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Opinion

Caremongering started at home but it shouldn’t end here

By Nicolas Moyer      

The only way out of this global crisis is through multilateralism, international co-operation, mutual support, and solidarity. Without this, the crisis will cut deeper and last longer.

International Development Minister Karina Gould is pictured arriving at the West Block on June 1. A strong global response is about more than charity. We must realize that our well-being and safety is bound up in the well-being and safety of those around us, writes Nicolas Moyer. The Hill Times photograph by Andrew Meade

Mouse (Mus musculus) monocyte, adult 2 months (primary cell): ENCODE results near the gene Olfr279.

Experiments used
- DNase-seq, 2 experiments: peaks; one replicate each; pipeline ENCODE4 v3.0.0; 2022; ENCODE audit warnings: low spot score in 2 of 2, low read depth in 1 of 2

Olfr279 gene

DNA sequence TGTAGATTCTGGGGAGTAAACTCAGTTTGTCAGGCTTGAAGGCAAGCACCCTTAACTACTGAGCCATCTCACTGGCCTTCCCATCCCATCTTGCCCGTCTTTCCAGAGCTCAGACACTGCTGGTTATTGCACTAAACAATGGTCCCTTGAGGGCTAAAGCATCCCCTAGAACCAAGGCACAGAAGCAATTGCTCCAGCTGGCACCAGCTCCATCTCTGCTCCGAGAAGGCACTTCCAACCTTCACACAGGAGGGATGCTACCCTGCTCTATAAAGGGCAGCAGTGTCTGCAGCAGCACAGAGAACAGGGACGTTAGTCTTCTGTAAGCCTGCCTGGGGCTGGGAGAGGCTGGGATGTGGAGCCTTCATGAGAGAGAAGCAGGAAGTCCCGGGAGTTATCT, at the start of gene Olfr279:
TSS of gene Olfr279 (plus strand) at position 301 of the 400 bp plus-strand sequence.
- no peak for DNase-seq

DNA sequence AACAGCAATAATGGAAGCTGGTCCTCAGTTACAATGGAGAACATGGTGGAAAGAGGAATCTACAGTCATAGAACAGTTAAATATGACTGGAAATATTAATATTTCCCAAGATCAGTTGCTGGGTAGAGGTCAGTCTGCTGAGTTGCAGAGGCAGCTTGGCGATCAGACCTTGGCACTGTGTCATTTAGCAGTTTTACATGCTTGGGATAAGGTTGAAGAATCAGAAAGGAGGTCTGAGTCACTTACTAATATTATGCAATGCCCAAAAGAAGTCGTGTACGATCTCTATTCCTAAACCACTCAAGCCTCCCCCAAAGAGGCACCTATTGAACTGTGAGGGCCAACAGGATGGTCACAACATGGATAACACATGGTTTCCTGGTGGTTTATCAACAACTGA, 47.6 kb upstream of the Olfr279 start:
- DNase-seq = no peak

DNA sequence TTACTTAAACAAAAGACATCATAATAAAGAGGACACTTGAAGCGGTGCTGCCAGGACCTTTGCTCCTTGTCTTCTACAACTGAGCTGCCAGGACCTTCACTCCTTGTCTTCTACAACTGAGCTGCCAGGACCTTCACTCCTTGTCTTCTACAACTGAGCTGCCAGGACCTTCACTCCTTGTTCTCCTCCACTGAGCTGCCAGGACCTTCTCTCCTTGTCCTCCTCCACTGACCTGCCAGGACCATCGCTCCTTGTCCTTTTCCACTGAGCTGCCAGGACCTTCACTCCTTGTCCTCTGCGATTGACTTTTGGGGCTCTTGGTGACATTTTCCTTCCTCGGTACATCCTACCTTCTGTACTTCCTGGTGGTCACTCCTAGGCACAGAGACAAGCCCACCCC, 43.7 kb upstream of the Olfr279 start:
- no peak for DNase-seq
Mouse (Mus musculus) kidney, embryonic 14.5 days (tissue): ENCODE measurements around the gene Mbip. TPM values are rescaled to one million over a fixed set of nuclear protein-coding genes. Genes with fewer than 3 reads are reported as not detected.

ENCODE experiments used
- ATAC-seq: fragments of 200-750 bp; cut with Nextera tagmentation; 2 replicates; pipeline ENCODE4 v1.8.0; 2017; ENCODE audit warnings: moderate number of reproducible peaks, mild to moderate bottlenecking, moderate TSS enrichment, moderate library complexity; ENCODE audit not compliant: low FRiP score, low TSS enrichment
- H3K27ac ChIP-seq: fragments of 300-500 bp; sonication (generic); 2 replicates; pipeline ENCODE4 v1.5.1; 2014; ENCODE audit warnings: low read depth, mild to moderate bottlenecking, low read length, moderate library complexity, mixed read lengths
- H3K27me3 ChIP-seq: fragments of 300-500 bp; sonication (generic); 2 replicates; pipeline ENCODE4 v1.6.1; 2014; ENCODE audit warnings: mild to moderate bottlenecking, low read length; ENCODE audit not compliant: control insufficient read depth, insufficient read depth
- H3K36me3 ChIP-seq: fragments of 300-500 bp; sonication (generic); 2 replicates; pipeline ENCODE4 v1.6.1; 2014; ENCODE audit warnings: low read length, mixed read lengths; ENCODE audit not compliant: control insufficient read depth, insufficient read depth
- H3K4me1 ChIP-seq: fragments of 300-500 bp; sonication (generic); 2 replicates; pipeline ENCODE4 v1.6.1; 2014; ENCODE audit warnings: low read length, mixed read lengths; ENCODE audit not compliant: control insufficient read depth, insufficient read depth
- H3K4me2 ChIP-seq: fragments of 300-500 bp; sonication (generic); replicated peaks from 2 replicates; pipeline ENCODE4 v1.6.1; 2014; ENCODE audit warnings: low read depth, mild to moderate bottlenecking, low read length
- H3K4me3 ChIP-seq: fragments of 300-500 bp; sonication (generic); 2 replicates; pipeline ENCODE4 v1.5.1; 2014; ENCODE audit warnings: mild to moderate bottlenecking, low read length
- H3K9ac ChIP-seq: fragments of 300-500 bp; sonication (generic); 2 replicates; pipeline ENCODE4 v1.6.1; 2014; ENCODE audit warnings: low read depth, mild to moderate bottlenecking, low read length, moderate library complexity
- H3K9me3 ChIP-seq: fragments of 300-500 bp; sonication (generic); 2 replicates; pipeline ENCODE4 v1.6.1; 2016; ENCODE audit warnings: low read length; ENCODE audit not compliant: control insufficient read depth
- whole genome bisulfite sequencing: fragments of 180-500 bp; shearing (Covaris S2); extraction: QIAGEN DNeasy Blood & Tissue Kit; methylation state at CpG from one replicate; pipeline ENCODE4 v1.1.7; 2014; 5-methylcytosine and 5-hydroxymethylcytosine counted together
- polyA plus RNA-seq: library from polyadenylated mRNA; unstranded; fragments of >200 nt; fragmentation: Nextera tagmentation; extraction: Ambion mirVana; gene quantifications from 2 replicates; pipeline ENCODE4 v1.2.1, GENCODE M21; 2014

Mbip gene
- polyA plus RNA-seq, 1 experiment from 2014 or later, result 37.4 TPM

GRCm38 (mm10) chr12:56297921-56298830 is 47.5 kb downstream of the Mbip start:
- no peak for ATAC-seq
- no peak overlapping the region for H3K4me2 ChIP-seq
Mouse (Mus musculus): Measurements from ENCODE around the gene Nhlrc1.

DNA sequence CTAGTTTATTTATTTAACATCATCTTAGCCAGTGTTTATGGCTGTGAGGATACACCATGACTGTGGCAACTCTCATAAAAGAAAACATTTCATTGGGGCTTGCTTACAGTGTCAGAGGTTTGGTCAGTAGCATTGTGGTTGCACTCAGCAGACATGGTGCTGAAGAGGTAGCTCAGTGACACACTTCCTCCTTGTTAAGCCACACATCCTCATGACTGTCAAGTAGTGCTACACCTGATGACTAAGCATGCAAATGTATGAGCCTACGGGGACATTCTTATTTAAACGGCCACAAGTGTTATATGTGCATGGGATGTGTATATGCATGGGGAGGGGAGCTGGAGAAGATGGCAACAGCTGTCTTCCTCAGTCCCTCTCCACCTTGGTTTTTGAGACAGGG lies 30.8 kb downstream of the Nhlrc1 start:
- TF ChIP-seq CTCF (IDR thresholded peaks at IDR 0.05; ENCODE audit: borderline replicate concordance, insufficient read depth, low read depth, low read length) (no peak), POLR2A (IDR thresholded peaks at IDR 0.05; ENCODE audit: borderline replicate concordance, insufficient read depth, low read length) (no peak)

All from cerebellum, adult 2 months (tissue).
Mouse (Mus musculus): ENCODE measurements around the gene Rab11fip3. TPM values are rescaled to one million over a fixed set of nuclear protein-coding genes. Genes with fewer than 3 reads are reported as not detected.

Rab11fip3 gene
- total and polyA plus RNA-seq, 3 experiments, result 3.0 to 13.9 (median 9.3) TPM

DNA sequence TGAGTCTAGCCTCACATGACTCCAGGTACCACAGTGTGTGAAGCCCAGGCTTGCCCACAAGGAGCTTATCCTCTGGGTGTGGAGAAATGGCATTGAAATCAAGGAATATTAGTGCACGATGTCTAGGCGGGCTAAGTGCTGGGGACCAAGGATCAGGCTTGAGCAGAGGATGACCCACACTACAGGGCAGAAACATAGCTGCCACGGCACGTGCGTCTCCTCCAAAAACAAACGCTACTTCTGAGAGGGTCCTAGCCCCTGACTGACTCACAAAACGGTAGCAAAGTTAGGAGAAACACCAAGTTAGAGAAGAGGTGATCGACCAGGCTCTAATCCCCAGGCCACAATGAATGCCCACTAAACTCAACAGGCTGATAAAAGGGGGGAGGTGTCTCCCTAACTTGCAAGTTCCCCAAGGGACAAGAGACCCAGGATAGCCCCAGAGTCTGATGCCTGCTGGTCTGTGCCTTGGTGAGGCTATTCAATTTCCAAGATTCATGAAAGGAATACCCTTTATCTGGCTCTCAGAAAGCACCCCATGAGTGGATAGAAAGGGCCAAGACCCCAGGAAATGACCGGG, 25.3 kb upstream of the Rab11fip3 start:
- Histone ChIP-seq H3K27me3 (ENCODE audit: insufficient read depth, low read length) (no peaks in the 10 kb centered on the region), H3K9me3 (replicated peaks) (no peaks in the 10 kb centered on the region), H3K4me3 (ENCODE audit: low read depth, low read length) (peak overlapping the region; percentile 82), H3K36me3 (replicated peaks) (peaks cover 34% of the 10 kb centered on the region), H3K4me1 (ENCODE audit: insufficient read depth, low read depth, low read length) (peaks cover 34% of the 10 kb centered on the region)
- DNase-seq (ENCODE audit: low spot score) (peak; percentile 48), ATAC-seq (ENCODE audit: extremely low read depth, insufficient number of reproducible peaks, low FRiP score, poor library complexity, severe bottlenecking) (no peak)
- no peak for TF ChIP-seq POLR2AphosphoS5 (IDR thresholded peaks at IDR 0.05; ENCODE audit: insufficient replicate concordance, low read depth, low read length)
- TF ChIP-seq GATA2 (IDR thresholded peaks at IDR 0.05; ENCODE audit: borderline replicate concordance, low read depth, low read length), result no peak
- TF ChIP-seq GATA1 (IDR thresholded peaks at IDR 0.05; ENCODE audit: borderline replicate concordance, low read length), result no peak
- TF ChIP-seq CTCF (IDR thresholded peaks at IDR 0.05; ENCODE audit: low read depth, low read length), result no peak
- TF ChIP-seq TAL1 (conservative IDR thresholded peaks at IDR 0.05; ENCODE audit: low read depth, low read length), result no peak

It has been moving to experience and witness the generosity of Canadians over the last six months. It was not uncommon to hear stories in the midst of fears around food scarcity and grocery store paranoia, of neighbours delivering baskets of hard-to-find supplies and food. During COVID-19, Canadians across the country have rallied to support their neighbours, whether by joining the chorus of pots and pans each night, by visiting those that are most isolated from a distance, or donating to a local food bank. So much so, that the term “caremongering” was coined to describe the trend of generosity and compassion. Despite experiencing threats to their own health and that of their families, as well as job and financial insecurity, Canadians have continued to give.

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